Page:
A body has floated the idea that National Insurance should be scrapped and pension saving become mandatory.
The Institute for the Study of Civil Society (Civitas) wants reforms that would abolish National Insurance payments and instead replace them with what they call ‘personal welfare accounts’, whereby people would take more responsibility for their own retirement income rather than rely on the state.
The think tank has argued that forcing people to save in a private pension would help to ease the burden of old age on the state and that National Insurance is now ‘no longer fit for purpose’.
Civitas thinks the new system would primarily be about saving for retirement, but it could also be used to provide a means of finance if a person is unemployed, long term sick or wishes to take time away from their careers to raise a family or look after an elderly relative.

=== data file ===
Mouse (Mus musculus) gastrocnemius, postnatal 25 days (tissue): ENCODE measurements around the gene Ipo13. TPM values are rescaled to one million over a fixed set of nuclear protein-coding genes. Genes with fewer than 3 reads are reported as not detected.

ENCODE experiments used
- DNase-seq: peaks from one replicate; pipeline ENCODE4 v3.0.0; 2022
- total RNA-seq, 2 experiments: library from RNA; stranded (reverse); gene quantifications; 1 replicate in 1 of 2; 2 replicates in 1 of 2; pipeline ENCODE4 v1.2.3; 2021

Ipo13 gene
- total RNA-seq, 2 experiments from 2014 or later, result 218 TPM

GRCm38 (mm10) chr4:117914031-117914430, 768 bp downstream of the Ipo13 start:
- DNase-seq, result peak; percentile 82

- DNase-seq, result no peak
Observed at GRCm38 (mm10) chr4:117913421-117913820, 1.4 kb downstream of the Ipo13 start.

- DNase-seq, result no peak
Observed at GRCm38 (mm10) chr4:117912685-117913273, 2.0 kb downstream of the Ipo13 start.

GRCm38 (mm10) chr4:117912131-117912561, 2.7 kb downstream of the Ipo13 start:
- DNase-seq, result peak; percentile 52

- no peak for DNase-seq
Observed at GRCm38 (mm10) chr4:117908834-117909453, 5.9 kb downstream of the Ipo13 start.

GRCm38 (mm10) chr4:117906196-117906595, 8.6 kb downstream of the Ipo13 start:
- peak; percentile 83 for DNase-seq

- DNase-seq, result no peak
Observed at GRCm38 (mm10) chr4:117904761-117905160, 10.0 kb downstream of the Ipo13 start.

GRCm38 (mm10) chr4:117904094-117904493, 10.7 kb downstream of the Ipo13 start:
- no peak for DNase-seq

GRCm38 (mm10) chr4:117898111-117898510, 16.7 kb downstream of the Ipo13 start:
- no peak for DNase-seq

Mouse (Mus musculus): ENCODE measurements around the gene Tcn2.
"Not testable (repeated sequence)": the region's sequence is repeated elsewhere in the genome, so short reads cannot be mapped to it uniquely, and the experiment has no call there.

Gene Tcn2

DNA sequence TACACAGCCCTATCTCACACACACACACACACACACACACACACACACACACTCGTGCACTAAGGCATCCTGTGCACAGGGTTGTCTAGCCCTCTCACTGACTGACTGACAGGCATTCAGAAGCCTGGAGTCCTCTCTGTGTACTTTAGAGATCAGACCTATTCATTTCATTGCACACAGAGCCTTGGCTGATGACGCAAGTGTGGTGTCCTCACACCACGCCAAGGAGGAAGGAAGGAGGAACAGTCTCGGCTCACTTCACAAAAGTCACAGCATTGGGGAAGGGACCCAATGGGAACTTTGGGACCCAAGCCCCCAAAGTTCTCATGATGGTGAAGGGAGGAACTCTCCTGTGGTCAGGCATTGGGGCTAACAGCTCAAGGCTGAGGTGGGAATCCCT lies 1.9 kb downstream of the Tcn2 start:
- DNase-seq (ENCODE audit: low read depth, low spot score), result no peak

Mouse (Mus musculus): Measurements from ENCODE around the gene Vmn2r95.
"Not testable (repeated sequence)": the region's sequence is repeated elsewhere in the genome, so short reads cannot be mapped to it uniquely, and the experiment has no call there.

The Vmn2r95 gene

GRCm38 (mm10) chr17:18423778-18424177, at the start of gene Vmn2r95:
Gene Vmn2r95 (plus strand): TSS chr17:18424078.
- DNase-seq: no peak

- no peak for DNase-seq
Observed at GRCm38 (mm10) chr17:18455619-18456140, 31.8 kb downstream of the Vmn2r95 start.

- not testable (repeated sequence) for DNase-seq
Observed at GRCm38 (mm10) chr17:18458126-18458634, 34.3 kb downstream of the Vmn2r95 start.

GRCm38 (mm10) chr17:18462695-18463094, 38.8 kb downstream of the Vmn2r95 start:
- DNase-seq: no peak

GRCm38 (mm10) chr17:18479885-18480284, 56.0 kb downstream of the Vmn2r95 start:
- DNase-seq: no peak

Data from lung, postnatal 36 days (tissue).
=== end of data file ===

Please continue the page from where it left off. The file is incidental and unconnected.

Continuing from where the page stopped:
In addition the ‘personal welfare accounts’ could help to pay for university tuition fees and even be used to pay for long term care in old age.
There are concerns that people will now spend almost as long in retirement as they did paying off mortgages and this is putting a huge financial burden on the state.
The UK currently has almost 11 million people aged 65 and over and this is set to rise considerably over the next decade.
Conversely, Civitas is also recommending that state pensions be means tested. They feel that wealthier pensioners should not be entitled to a state pension.
The think-tank feels that workers should be made to save towards a private pension instead of relying on the state to provide for them in old age. This would mean that the state pension would only be available for those who are most needy.
They would also be unable to opt-out of the Government’s auto-enrolment workplace pension scheme so that the onus on providing a retirement income would be on the individual and not the state.